Posted by: rcottrill | August 16, 2010

Today in 1786 – John Wade Died

The song discussed here, written by Wade, is the only one for which we know him today. In the early part of the twentieth century it appeared among the “Top 10” songs on the American hit parade not once, but on three separate occasions! It has been translated into over 100 languages and is sung in churches across Christendom–and across a wide theological spectrum.

Yet it was not until after World War Two that we knew who the author was. Careful research finally revealed his identity. John Francis Wade (1711-1786) was a music teacher and a copier of music. We can thank him for his work of preserving some of the ancient music of the church. And around the year 1743 he created both words and music for a Christmas carol called in Latin Adeste Fideles (which could be translated: Be Near, Faithful Ones). A century after Wade wrote it, it became our carol O Come, All Ye Faithful.

O come, all ye faithful, joyful and triumphant,
O come ye, O come ye, to Bethlehem.
Come and behold Him, born the King of angels;

O come, let us adore Him,
O come, let us adore Him,
O come, let us adore Him,
Christ the Lord.

True God of true God, Light from Light Eternal,
Lo, He shuns not the virgin’s womb;
Son of the Father, begotten, not created...


(2) Today in 1859 – Carl Boberg Born
The hymn How Great Thou Art was unknown in America until the Billy Graham team introduced it in Canada at their Toronto Crusade in 1955. However, it had a long journey before that.

Carl Gustaf Boberg (1859-1940) was a Swedish pastor, and later a senator in the Swedish parliament. He went for a walk one summer day in 1886 and got caught in a sudden thunderstorm. The rolling thunder and torrents of rain, followed by the return of the sunshine and the singing of the birds, overwhelmed him. He dropped to his knees in worship. Later, out of that experience, Pastor Boberg created a lovely poem about the greatness of God.

Several years after he penned the words, Boberg attended a church service and was surprised to hear his poem sung to an old Swedish melody. Shortly after the hymn was introduced in Sweden, it was translated into German. Then the German version was translated into Russian and published in a Russian hymn book in 1922. That is how it came to the attention of English missionary Stuart Hine a year or so later. He and his wife were serving in the Ukraine when they heard the song, and they began using it as a duet in evangelistic services.

When war broke out in Europe in 1939, the Hines returned to England.  There Mr. Hine translated the hymn into English, adding a verse of his own about the return of Christ. The song was printed in leaflet form, and one of those leaflets was given to Cliff Barrows in 1954. He introduced the “new” hymn to an appreciative audience, a year later. From that point its popularity grew steadily. By 1974, it was voted the number one hymn in America.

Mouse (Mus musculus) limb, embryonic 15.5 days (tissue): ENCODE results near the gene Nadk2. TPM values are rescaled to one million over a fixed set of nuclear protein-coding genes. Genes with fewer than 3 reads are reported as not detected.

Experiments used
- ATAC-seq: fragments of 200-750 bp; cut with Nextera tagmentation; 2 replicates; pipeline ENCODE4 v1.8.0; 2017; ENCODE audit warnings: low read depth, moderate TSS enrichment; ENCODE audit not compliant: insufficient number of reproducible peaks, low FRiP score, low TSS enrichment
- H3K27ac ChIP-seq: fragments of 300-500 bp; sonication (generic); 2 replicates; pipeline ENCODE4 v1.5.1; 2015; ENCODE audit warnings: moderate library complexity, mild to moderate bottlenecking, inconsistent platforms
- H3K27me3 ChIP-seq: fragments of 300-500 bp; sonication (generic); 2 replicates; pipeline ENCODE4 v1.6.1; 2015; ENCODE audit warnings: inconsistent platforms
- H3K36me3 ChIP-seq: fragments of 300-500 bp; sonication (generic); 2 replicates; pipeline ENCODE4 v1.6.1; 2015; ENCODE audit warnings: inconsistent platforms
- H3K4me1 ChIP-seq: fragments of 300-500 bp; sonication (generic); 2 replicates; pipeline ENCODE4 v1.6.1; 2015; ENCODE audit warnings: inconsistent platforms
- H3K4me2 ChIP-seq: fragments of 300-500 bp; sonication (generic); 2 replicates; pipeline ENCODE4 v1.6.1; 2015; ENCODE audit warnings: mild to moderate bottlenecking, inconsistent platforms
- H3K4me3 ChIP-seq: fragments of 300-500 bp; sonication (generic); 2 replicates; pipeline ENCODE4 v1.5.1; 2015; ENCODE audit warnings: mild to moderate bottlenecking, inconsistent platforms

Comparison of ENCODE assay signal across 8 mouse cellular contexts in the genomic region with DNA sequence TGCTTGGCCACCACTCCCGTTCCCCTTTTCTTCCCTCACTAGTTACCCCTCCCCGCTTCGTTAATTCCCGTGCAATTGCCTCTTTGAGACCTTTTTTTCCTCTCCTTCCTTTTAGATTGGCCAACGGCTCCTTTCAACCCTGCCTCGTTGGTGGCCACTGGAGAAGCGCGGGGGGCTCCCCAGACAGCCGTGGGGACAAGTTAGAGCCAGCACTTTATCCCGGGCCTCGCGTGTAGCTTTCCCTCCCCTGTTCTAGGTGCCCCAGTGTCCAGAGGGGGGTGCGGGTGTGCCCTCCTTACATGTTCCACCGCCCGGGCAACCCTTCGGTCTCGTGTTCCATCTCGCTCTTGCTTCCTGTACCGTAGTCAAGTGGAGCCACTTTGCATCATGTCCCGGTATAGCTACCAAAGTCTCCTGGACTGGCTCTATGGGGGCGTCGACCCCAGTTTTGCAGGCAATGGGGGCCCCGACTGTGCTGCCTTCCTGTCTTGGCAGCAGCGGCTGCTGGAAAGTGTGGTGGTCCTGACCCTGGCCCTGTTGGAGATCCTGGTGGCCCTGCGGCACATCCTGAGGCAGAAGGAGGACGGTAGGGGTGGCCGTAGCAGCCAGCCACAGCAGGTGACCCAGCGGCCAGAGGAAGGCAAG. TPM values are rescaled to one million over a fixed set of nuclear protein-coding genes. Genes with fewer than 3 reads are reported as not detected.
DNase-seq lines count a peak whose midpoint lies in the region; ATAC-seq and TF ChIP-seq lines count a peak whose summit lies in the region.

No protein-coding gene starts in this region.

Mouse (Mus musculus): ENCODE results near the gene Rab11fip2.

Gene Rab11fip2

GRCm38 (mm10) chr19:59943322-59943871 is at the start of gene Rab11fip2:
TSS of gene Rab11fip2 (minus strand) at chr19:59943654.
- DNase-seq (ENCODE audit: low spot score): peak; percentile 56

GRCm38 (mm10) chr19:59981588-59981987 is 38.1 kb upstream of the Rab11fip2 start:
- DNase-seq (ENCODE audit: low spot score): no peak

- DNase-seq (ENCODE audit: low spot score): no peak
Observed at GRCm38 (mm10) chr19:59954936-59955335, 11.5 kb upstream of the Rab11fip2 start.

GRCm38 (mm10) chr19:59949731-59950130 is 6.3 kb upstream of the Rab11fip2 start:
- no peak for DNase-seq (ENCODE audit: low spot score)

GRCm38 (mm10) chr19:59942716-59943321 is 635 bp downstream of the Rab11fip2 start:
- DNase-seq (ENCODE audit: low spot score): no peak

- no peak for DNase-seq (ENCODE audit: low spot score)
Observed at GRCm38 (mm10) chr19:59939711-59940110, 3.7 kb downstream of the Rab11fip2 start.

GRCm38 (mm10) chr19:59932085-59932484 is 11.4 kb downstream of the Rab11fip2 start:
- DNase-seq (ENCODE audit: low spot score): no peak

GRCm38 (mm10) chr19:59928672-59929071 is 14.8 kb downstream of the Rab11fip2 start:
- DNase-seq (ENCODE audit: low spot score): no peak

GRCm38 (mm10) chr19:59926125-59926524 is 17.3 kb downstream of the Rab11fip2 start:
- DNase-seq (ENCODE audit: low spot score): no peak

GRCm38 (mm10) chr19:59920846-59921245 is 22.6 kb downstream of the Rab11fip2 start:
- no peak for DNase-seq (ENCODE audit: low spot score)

O Lord my God, when I in awesome wonder
Consider all the worlds Thy hands have made.
I see the stars, I hear the rolling thunder,
Thy pow’r throughout the universe displayed!

Then sings my soul, my Saviour God, to Thee;
How great Thou art, how great Thou art!

Carl Boberg’s original poem had nine stanzas. Here is the translation of another, which has not been included as part of the hymn.

When burdens press, and seem beyond endurance,
Bowed down with grief, to Him I lift my face;
And then in love He brings me sweet assurance,
“My child, for thee, sufficient is My grace.”

Then sings my soul, my Saviour God, to Thee;
How great Thou art, how great Thou art!

The following rendition of the hymn by the Blackwood Brothers doesn’t really connect with me. The countrified rhythm, and the “listen to how low I can sing” bass solo…Well, it’s a matter of taste, I guess. Many of us probably grew up hearing Bev Shea’s version.


Responses

  1. Regarding John Francis Wade being known for only one hymn, as long as that is the one, I think its more than enough!

    • You call my attention to an interesting fact. There are hymn writers who have written songs in the hundreds, and in the thousands (such as Charles Wesley and Fanny Crosby). But, when I think about it, there are quite a few who are known for one song only. (I’m tempted to add that it’s like our son being an only child. Couldn’t improve on perfection! I’m tempted…But I guess I won’t say it)

  2. […] Today in 1802 – Frederick Oakeley Born Frederick Oakeley was an English pastor who worked among the poor. He is known in hymnody for translating the carol O Come, All Ye Faithful from Latin into English in 1841. However, his original began with the cumbersome, “Ye faithful, approach ye.” Thankfully, when the hymn was published in 1852, this was changed, becoming the familiar hymn found in hymnals today. (To read a bit more about the orgin of this hymn, see Today in 1786.) […]

  3. […] Wordwise Hymns The Cyber […]


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